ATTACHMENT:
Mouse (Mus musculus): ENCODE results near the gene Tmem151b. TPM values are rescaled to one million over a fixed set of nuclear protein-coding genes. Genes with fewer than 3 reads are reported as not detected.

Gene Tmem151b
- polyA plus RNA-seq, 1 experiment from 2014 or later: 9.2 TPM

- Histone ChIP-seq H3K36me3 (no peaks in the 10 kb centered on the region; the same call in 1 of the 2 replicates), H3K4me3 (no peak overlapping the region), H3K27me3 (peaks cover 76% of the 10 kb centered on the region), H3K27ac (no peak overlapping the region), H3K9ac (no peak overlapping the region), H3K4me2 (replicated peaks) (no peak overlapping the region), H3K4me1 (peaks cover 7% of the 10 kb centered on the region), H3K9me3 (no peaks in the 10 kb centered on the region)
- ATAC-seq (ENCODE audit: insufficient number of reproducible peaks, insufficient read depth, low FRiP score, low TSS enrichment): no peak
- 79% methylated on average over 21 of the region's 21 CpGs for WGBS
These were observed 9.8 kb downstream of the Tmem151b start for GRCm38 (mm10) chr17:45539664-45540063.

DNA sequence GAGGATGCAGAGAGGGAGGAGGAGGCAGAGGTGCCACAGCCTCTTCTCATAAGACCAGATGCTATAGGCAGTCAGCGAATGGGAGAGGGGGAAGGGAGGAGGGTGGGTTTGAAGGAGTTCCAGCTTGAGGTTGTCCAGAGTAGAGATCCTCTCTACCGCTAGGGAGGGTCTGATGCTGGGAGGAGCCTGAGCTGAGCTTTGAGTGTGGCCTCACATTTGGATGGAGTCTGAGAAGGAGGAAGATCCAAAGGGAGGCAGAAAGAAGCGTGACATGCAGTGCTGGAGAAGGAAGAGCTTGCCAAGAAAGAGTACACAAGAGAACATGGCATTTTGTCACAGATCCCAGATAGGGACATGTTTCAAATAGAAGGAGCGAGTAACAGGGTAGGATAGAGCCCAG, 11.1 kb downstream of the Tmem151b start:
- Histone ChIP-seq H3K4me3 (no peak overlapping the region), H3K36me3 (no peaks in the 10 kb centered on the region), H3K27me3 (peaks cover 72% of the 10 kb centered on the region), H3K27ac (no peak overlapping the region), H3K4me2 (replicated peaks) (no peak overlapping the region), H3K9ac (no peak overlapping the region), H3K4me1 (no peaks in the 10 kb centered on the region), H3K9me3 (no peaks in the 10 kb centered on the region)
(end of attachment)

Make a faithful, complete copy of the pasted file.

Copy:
Mouse (Mus musculus): ENCODE results near the gene Tmem151b. TPM values are rescaled to one million over a fixed set of nuclear protein-coding genes. Genes with fewer than 3 reads are reported as not detected.

Gene Tmem151b
- polyA plus RNA-seq, 1 experiment from 2014 or later: 9.2 TPM

- Histone ChIP-seq H3K36me3 (no peaks in the 10 kb centered on the region; the same call in 1 of the 2 replicates), H3K4me3 (no peak overlapping the region), H3K27me3 (peaks cover 76% of the 10 kb centered on the region), H3K27ac (no peak overlapping the region), H3K9ac (no peak overlapping the region), H3K4me2 (replicated peaks) (no peak overlapping the region), H3K4me1 (peaks cover 7% of the 10 kb centered on the region), H3K9me3 (no peaks in the 10 kb centered on the region)
- ATAC-seq (ENCODE audit: insufficient number of reproducible peaks, insufficient read depth, low FRiP score, low TSS enrichment): no peak
- 79% methylated on average over 21 of the region's 21 CpGs for WGBS
These were observed 9.8 kb downstream of the Tmem151b start for GRCm38 (mm10) chr17:45539664-45540063.

DNA sequence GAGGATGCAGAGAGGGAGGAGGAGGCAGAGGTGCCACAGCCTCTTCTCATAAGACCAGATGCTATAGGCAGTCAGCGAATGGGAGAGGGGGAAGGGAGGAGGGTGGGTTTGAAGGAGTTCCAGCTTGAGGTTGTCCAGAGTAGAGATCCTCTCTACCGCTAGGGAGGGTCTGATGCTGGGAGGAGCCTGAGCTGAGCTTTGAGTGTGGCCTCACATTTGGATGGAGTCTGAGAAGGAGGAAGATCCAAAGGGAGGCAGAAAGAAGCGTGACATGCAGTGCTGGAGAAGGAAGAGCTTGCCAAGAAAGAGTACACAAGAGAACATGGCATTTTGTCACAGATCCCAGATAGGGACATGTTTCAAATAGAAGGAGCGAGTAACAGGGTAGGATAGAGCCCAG, 11.1 kb downstream of the Tmem151b start:
- Histone ChIP-seq H3K4me3 (no peak overlapping the region), H3K36me3 (no peaks in the 10 kb centered on the region), H3K27me3 (peaks cover 72% of the 10 kb centered on the region), H3K27ac (no peak overlapping the region), H3K4me2 (replicated peaks) (no peak overlapping the region), H3K9ac (no peak overlapping the region), H3K4me1 (no peaks in the 10 kb centered on the region), H3K9me3 (no peaks in the 10 kb centered on the region)